Roy Martin was a “fixture” on the Gros Ventre. Even after his saddle years had ended (sometime in his ninth decade), he still showed up at Jack Robinson’s working corrals to watch the loading or unloading process as the cattle headed for or returned from the range.
He would stay in the Hansen cow cabin on Bear Cabin Creek or camp on the range for much of every summer with his wife, Zelda, and their children. His experience as a cowboy was understood by all of the valley ranchers, and his veterinary knowledge was often in demand. Neighbors and friends would call on Roy to help with a caesarean birth or with removal of a “cancer eye”.
Roy Elsworth Martin was born to Charles Reed and Cora (nee Payne) Martin on October 25, 1917 at Daniel, Wyoming near the old Warren Bridge on the Green River. He was one of nine children – three daughters and six sons. In the agricultural depression that followed the end of World War I, his parents lost their ranch and in 1921 the family moved to Jackson Hole. He spent the next 93 years there.
When they moved to Jackson, his mother drove a truck with the family’s household goods through the Hoback Canyon while his father and oldest brother, Robert, moved the livestock and a wagon by way of the Gros Ventre Road, which went all the way to Cora at that time.
Their first home in the valley was on the Mose Giltner place in what is now the National Elk Refuge. Roy led a typical life of a ranch family at that time. By the time he was old enough to help, he was involved in a wood cutting business. During the week his father would take teams up into the forest and snake out logs. On the weekends, the entire family would help cut them into suitable firewood lengths and then they would take the wood into town to sell. All of this work was done using teams of work horses, so from his very earliest years Roy learned to work with and to love horses.
When he was just a teenager, Roy got a summer job working on a dairy farm which was just downstream from where the Jackson Lake Dam is now. He not only milked the cows, but every morning he had to swim his wrangle horse out to an island in the Snake River where the work teams were kept. He said he really didn’t like that part of the job.
After graduating from high school, he worked at various jobs on a number of ranches around the valley. In 1942, he was inducted into the U.S. Army and spent the next three years in North Africa, Sicily, and Italy. He took part in the landings at Anzio and Salerno. He was wounded during his tour of duty and was awarded a Purple Heart. He hardly ever talked about his wartime experiences, but he did say that he never slept under a roof for three years. The closest he got was an army tent.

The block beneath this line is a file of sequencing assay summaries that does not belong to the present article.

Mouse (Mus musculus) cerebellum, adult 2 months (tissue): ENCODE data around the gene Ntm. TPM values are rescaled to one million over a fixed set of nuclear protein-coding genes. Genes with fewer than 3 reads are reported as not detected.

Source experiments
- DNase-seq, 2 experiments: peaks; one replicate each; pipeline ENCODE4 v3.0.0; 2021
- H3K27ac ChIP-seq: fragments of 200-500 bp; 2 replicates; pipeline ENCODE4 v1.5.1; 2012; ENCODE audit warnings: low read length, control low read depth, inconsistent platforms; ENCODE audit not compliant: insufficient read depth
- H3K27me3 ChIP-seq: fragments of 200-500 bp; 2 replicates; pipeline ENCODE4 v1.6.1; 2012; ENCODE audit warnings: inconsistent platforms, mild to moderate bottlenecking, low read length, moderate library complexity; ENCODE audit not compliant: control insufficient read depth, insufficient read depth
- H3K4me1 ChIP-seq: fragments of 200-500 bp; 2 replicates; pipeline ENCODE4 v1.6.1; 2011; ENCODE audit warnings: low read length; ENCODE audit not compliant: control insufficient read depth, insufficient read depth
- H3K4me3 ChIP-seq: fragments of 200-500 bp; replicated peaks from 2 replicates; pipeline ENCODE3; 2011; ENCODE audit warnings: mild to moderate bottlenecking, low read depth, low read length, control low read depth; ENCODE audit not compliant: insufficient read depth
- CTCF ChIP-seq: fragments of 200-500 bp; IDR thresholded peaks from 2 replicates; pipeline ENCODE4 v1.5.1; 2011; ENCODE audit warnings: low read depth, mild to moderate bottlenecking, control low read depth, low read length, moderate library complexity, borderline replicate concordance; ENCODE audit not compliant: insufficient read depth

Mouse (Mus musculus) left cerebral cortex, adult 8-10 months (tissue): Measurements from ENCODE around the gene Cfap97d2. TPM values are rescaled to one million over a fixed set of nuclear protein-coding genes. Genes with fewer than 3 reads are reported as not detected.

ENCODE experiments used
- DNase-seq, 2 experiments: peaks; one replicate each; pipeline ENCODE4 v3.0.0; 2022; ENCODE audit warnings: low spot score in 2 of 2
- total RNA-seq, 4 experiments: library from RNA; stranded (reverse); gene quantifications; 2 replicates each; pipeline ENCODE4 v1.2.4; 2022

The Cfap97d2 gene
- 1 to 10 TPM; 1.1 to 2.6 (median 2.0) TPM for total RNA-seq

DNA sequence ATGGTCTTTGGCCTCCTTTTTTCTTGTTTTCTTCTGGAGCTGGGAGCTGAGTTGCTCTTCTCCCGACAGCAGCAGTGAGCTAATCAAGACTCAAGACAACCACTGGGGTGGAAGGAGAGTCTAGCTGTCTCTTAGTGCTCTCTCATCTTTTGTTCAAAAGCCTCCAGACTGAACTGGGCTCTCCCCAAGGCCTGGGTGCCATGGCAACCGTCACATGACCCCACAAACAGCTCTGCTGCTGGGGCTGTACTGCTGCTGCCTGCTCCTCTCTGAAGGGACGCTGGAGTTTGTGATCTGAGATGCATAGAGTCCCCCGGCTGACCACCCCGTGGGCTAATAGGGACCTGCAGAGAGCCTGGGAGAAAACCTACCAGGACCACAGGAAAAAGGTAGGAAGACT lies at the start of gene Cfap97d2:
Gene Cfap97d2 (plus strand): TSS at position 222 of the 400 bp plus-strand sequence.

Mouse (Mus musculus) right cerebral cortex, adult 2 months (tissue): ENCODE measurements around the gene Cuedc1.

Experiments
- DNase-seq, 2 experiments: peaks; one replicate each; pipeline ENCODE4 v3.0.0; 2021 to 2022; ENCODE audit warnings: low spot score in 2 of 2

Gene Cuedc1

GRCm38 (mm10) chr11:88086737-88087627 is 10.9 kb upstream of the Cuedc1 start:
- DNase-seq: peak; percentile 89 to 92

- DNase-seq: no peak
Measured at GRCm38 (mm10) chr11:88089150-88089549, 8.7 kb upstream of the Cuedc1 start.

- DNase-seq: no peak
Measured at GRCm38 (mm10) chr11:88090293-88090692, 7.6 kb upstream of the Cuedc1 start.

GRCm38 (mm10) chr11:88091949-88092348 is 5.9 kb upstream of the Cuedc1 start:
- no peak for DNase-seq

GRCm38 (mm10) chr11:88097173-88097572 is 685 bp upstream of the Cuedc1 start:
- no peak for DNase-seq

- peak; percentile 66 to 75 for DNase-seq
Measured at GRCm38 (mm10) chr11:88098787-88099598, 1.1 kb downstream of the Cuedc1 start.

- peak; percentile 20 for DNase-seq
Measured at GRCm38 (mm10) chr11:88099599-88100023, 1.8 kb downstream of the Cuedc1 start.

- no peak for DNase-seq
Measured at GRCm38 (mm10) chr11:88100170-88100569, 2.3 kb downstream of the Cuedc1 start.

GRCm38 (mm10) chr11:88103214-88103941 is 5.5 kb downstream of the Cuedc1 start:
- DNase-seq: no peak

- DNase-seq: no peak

After returning to the valley following the war, he again worked for various ranches until 1950, when he was hired full time by Peter and Sylvia Hansen. He would continue to work for the Hansen ranch for the next 50+ years.
In 1951, he married his longtime friend, Zelda Timmons. Zelda’s first husband, Stanley Klukan, had been killed in an auto accident, leaving her with two small children, Mary and Gilbert. Soon afterward, Zelda gave birth to sons, Roy Reed and Will Richard.
Roy and Zelda became the herders for the Hansens’ Gros Ventre range and spent the next 20+ summers ranging the mountains checking on cattle, packing salt, fixing fence, and doing all of the other chores involved with the task of caring for range cattle. Their kids all learned very early to ride, to chase cows, and to fish. Roy was a very good fly fisherman and taught all of his kids to love the sport. In fact, there are several lakes in the Gros Ventre that contain trout because Roy hauled the first stock in on pack horses. He became a great packer who could and would pack almost anything.
During the winter, Roy and Zelda lived and worked on the Hansen Ranch in Spring Gulch. During his sixties, Roy took on the job of Wyoming State Brand Inspector. He continued that job as well as still working for the Hansens until his seventieth birthday. His last herding job was for Mary Hansen Mead and Liz Lockhart on their summer range at the Elk Ranch in Grand Teton National Park. There, he got to deal with not only the standard herding chores, but also with hungry grizzlies and then with wolves.
After that, he had to quit as he needed to help take care of Zelda. Roy was seen on a horse in the late summer of his 87th year. Even though he was retired, he continued to spend the next few winters driving the teams for the dinner rides on Rendezvous Mountain at Teton Village.